When he was ten years old, Charlie Huenemann produced and directed a short documentary about the life of Abraham Lincoln, and then disguised himself as Abraham Lincoln and showed the film to anyone passing through the local hospital’s electrocardiogram unit, where his mom worked. His subsequent life has been a continuous trajectory from this episode of geeky awkwardness.
As a senior in high school, he heard Zane Pautz present a lecture on philosophy, and it seems to have been a powerful determinant of his career, as he has been studying the same subject ever since, armed with an 18-year-old’s attention span.
He’s drawn to strange and pivotal moments in intellectual history, moments when brilliant people in impossible circumstances manage to articulate ingenious ideas that go partly somewhere and partly nowhere. He rebels against the notion that anyone can do something and know what they are doing at the same time. Packed in here somewhere is a pragmatist’s attitude toward meaning.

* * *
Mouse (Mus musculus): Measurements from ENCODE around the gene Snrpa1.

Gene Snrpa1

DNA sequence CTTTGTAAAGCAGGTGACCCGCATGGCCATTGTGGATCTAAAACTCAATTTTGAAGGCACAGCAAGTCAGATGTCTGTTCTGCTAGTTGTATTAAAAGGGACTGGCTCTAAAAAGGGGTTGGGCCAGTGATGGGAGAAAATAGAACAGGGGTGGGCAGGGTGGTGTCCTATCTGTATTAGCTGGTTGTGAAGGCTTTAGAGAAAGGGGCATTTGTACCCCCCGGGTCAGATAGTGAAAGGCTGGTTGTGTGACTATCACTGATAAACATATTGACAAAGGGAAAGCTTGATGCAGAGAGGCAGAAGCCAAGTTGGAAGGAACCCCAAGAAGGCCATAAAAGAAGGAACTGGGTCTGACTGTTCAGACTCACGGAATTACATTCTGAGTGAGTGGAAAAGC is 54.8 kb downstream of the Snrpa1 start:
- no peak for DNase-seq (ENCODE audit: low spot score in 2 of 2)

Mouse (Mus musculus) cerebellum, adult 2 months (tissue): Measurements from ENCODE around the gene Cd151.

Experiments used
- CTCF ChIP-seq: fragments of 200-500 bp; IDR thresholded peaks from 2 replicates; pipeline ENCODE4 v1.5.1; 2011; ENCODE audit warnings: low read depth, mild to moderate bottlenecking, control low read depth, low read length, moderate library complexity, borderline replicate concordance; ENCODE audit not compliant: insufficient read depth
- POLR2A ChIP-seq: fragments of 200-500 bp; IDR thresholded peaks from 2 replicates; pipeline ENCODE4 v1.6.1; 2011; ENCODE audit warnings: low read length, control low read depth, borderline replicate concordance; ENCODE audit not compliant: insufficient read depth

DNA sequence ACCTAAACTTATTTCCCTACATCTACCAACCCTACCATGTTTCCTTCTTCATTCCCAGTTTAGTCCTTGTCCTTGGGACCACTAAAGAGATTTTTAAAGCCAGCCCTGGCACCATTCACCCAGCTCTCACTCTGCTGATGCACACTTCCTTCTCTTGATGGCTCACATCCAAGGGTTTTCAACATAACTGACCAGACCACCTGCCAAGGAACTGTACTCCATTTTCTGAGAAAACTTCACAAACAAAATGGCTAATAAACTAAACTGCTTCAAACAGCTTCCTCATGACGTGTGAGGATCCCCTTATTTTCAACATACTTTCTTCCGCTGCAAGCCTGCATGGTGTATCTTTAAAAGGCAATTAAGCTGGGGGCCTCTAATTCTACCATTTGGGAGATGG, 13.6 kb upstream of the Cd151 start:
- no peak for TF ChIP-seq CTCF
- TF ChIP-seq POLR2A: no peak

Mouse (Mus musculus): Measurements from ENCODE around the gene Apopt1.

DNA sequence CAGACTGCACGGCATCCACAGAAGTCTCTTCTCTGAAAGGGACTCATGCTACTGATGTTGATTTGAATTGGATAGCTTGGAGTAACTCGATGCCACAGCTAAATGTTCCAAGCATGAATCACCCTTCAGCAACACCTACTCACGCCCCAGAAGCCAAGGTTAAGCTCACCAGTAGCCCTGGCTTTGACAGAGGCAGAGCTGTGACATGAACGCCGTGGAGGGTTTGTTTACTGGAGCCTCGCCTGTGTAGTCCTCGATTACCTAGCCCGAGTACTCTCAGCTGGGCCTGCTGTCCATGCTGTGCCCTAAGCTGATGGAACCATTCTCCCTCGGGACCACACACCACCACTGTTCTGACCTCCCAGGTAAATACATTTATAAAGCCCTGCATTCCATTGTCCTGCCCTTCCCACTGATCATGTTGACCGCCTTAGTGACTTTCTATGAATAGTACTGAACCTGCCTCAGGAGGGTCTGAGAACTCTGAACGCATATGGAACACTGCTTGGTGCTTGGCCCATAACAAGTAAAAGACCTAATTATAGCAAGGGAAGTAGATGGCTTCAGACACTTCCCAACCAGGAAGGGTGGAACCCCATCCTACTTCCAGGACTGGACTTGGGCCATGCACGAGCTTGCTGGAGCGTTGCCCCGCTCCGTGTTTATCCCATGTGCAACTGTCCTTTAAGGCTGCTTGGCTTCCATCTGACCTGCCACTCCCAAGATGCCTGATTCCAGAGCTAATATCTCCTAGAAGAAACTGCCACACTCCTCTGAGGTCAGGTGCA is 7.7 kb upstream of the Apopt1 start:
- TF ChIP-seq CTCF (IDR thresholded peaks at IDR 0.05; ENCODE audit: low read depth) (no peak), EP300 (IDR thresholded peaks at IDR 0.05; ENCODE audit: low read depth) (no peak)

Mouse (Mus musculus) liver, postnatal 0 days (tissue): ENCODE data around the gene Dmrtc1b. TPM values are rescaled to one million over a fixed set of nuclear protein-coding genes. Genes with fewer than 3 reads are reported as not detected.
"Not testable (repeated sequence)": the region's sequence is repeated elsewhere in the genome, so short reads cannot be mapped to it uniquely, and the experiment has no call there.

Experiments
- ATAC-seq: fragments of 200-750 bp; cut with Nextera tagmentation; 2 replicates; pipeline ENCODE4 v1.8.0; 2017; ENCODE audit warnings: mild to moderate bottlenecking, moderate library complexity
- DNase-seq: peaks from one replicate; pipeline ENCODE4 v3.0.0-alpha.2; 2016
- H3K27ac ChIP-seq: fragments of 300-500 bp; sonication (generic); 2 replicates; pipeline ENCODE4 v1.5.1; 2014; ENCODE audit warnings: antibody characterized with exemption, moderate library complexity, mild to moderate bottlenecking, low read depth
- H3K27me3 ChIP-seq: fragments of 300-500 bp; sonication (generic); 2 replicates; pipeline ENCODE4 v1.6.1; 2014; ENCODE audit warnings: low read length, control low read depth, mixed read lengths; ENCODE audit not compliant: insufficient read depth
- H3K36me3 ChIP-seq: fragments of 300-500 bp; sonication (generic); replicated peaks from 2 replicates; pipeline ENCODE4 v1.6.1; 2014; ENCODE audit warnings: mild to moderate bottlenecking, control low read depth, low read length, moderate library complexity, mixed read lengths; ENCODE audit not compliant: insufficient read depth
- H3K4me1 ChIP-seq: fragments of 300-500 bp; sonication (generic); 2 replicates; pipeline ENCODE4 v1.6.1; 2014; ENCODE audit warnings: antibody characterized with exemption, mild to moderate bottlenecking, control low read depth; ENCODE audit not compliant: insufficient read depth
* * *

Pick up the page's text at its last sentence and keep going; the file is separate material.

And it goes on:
While he accepts that dwarves on the shoulders of giants can see further than the giants themselves, Huenemann prefers to be a ground-level dwarf (Dwalin, he fancies), looking up at the giants and trying to figure out what makes them so tall. Since being a giant himself is not in the cards, he contents himself translating into his own terms what he can glean from tall stacks of books, and sharing what he learns with others. Life is short, probably meaningless, and filling one’s mind with big ideas seems to be a good way to pass the time.